The stock market hit and then furiously bounced off a low on March 9th. Since then it has shot up about 30% nearly uninterrupted. Hope abounds that we may be emerging from one of the worst economic disasters in 20+ years. By many measures the frantic chaos of the last year appears to be subsiding, particularly when looking at the resurgence of corporate earnings, stock prices, and declining value of the CBOE Volatility Index (VIX). Yet it is at times like these when it makes most sense to buy insurance, and it just happens to be cheaper than it has been in a long time.
Housing collapsed, lots of people lost their jobs, banks folded, the investment banking industry as we knew it is dead, and the public Treasury has been used in ways rarely seen in U.S. history. Unless you’ve been locked up in a bomb shelter for the last year you know the story. Then on March 10th something strange happened - the market launched into a furious reversal, sending stocks up about 30%:
click to enlarge
During the same period the VIX was down 32% (40% for the last 3 months):
For those of you who track the VIX, you’ll remember that on November 20th 2008 it reached a high of just over 80. Falling to its current level of just under 34 seems like a miracle compared to the psychology of doom that persisted just a few months ago.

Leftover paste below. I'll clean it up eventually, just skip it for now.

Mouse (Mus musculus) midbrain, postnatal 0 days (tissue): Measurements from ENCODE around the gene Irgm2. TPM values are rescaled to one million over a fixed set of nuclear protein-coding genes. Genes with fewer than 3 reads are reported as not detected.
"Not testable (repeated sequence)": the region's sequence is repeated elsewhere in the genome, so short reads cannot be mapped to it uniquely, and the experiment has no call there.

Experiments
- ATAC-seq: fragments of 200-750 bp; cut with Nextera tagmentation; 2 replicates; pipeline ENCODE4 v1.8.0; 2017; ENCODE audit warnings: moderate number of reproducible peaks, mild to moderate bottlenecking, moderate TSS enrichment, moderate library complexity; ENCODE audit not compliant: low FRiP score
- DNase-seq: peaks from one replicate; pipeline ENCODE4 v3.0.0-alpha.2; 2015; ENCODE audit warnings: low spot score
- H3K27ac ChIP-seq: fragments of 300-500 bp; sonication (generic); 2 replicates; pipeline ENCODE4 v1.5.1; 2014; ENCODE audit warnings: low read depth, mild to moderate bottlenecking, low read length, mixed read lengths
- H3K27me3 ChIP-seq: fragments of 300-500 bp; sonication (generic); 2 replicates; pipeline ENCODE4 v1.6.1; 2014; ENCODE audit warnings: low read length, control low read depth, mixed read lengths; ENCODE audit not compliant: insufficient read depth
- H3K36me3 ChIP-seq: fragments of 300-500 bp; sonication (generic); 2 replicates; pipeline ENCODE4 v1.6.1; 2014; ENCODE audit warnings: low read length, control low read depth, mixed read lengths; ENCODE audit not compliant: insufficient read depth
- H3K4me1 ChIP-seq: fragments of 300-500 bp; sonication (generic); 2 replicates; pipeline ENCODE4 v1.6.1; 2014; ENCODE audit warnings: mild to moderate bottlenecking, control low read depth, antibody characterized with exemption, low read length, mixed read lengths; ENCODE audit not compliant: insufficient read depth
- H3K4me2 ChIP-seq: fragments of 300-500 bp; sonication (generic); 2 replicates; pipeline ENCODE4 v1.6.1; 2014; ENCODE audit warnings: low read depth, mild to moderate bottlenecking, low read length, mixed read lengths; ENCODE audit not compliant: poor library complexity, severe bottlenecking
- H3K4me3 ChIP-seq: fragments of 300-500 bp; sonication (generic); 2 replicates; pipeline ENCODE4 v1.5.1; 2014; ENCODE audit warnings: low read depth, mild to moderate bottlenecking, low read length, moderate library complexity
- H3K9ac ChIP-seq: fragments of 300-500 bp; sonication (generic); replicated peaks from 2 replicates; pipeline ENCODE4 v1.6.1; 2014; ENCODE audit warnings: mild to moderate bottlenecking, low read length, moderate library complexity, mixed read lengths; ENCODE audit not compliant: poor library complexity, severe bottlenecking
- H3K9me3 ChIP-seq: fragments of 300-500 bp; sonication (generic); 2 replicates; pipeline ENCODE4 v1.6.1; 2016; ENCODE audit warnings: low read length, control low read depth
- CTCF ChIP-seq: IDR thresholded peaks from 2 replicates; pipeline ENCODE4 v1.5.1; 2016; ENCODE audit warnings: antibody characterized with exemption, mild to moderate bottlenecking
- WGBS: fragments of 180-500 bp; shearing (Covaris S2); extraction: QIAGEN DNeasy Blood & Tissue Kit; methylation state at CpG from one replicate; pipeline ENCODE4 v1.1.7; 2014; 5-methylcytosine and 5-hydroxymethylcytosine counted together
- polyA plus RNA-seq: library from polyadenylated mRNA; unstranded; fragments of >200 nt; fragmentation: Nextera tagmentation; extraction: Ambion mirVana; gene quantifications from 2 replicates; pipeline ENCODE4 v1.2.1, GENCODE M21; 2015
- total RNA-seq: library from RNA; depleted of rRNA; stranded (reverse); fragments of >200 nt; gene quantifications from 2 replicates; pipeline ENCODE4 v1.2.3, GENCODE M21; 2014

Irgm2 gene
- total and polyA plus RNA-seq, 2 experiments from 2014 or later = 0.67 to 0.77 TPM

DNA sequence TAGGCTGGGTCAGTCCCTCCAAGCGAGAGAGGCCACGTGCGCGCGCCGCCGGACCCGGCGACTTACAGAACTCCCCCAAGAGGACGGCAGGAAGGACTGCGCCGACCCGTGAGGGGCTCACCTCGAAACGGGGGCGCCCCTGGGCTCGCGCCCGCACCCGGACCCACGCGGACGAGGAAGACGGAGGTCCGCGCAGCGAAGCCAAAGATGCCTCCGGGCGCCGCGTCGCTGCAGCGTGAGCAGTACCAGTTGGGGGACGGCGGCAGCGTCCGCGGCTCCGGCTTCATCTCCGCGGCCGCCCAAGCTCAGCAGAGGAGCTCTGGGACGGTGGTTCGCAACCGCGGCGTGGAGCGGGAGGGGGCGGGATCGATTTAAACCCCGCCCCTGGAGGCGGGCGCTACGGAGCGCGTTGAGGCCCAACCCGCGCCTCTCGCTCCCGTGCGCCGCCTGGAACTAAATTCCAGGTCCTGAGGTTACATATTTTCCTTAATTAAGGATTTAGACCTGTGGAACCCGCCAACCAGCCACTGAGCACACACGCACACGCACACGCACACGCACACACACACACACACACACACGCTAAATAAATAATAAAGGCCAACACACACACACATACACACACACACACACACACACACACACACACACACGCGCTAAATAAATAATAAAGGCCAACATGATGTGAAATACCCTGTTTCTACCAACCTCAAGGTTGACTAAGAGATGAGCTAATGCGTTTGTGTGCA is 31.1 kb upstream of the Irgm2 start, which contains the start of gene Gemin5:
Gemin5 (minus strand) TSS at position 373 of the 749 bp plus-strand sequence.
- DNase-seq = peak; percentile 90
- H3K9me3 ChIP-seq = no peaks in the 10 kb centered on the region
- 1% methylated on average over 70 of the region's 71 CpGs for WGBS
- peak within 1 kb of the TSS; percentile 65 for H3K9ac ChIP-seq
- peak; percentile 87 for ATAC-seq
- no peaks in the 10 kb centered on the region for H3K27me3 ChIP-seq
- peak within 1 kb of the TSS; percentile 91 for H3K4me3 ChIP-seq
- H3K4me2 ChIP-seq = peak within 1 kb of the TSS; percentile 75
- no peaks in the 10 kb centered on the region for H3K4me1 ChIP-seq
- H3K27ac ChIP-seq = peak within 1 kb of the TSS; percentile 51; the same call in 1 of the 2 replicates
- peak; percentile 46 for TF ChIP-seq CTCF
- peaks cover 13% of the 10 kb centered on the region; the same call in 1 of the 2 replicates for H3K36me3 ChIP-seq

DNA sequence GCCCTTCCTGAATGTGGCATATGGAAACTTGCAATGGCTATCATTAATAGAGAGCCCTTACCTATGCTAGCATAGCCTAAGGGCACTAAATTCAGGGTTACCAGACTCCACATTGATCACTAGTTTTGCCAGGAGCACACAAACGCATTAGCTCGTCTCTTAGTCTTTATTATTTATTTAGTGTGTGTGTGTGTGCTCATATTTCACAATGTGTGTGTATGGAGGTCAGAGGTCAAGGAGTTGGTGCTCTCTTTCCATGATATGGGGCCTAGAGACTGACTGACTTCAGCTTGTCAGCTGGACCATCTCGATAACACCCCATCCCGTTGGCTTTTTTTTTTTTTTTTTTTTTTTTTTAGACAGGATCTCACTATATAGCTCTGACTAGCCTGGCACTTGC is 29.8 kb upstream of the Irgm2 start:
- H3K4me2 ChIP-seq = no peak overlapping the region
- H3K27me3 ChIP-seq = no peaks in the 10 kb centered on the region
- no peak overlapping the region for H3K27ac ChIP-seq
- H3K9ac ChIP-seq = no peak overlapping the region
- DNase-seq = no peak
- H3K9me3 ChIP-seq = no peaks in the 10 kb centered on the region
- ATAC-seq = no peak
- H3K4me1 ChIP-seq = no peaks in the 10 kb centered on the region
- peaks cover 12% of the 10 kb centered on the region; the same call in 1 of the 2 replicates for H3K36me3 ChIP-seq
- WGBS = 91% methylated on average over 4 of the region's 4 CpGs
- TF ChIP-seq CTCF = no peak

Many investors, myself included, use VIX as a hedge on stock positions. When market volatility increases - usually when stocks are falling fast and fear dominates, the VIX moves higher. To protect your stock investments a reasonable strategy is to buy long VIX. Stocks gets slammed, the VIX goes higher.
Since 2001 the VIX has never made it far above 80, even during the dot-com crash and 9/11 tragedy. So when the index peaked at 80 in November it was probably not a good time to use it as a form of portfolio insurance. However, with the VIX back to within “normal” historical range, and even below the 200-day simple moving average of 44, we should once again be considering using the index as portfolio insurance.
Lock in your gains and protect your portfolio - greedy pigs get slaughtered. Recall the Latin proverb by Vegetius: “Si vis pacem, para bellum.”
Disclosure: Long VIX, Short SPY, Long QQQQ